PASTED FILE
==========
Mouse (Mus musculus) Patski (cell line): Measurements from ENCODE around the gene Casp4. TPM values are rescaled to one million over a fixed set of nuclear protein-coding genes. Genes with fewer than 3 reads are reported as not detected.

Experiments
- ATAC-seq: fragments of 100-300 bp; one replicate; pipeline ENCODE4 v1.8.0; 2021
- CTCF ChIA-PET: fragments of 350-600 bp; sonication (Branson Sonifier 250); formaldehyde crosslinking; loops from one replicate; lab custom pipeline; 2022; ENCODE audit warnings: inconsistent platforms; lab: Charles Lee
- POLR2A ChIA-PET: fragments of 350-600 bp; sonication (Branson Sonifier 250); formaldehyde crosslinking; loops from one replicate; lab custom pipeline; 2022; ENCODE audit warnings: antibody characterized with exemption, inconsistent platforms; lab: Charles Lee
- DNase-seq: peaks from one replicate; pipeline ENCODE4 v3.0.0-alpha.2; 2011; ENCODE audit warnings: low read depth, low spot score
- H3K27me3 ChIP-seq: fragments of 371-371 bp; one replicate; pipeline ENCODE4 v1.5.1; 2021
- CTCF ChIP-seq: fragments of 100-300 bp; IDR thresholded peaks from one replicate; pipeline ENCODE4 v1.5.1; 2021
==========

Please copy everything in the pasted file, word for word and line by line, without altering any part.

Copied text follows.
Mouse (Mus musculus) Patski (cell line): Measurements from ENCODE around the gene Casp4. TPM values are rescaled to one million over a fixed set of nuclear protein-coding genes. Genes with fewer than 3 reads are reported as not detected.

Experiments
- ATAC-seq: fragments of 100-300 bp; one replicate; pipeline ENCODE4 v1.8.0; 2021
- CTCF ChIA-PET: fragments of 350-600 bp; sonication (Branson Sonifier 250); formaldehyde crosslinking; loops from one replicate; lab custom pipeline; 2022; ENCODE audit warnings: inconsistent platforms; lab: Charles Lee
- POLR2A ChIA-PET: fragments of 350-600 bp; sonication (Branson Sonifier 250); formaldehyde crosslinking; loops from one replicate; lab custom pipeline; 2022; ENCODE audit warnings: antibody characterized with exemption, inconsistent platforms; lab: Charles Lee
- DNase-seq: peaks from one replicate; pipeline ENCODE4 v3.0.0-alpha.2; 2011; ENCODE audit warnings: low read depth, low spot score
- H3K27me3 ChIP-seq: fragments of 371-371 bp; one replicate; pipeline ENCODE4 v1.5.1; 2021
- CTCF ChIP-seq: fragments of 100-300 bp; IDR thresholded peaks from one replicate; pipeline ENCODE4 v1.5.1; 2021